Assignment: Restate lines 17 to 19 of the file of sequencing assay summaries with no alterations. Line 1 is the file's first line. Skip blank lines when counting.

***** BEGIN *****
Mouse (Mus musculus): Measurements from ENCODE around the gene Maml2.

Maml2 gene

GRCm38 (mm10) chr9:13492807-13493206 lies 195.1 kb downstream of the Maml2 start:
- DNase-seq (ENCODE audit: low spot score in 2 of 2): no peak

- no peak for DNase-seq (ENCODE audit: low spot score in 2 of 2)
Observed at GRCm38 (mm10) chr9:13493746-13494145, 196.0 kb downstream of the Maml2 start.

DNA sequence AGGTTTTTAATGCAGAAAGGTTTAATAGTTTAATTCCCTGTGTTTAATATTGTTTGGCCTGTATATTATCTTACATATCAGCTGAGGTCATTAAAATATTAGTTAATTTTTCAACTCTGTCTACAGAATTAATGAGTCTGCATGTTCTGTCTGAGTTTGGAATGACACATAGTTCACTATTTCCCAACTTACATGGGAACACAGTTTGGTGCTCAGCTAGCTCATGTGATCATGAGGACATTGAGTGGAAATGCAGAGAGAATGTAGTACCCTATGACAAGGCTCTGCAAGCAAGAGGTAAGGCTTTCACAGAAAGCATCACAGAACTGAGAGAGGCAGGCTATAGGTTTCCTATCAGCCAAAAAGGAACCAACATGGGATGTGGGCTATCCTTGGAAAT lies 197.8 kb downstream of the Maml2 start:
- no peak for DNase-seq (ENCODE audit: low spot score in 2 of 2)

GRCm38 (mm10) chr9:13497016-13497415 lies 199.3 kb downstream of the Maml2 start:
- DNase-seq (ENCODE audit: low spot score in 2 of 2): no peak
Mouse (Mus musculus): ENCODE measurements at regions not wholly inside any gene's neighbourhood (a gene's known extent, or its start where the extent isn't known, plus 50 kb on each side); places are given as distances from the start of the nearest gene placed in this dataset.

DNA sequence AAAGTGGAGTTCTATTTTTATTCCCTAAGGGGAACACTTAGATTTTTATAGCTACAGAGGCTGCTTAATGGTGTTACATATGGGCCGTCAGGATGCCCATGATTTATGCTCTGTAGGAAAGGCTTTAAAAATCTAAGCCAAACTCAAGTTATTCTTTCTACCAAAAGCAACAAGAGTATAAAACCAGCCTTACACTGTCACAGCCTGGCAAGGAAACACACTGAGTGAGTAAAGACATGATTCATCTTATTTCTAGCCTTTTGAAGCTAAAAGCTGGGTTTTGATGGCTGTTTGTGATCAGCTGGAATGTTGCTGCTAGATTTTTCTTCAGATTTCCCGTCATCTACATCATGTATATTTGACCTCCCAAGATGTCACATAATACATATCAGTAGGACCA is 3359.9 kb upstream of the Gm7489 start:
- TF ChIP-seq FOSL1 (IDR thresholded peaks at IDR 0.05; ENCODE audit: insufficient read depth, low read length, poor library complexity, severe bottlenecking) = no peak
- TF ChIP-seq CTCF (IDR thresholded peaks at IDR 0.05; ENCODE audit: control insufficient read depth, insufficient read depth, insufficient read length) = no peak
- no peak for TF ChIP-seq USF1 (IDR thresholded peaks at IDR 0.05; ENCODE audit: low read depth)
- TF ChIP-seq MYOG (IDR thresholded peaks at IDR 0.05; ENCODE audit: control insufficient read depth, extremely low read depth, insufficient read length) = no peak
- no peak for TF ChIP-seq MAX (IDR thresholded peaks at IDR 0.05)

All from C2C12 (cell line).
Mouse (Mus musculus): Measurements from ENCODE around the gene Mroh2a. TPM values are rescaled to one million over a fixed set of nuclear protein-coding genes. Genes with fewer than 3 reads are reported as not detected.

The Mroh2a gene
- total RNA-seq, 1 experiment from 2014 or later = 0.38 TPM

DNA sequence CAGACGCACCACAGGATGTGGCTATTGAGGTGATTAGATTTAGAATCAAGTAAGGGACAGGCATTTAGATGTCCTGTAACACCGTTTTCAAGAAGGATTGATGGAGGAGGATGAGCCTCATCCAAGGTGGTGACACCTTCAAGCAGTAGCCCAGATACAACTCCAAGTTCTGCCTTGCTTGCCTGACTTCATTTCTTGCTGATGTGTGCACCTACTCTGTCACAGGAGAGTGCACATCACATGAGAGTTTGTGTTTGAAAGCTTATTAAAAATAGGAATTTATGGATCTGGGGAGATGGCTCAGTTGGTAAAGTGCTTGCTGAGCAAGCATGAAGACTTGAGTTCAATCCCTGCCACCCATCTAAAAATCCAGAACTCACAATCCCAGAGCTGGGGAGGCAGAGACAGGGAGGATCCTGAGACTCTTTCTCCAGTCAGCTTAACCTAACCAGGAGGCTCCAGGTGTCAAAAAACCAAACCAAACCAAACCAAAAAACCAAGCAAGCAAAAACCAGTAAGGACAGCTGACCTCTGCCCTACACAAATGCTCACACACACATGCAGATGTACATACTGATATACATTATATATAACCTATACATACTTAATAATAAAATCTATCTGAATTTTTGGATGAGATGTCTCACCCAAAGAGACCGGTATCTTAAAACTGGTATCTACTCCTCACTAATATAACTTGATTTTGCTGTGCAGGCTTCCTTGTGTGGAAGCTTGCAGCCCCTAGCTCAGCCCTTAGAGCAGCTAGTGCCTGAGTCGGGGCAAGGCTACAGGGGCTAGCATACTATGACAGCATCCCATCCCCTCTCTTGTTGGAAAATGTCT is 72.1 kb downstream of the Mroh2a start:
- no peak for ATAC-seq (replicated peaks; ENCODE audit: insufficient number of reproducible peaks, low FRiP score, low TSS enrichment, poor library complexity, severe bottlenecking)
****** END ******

- no peak for TF ChIP-seq MAX (IDR thresholded peaks at IDR 0.05)

All from C2C12 (cell line).
Mouse (Mus musculus): Measurements from ENCODE around the gene Mroh2a. TPM values are rescaled to one million over a fixed set of nuclear protein-coding genes. Genes with fewer than 3 reads are reported as not detected.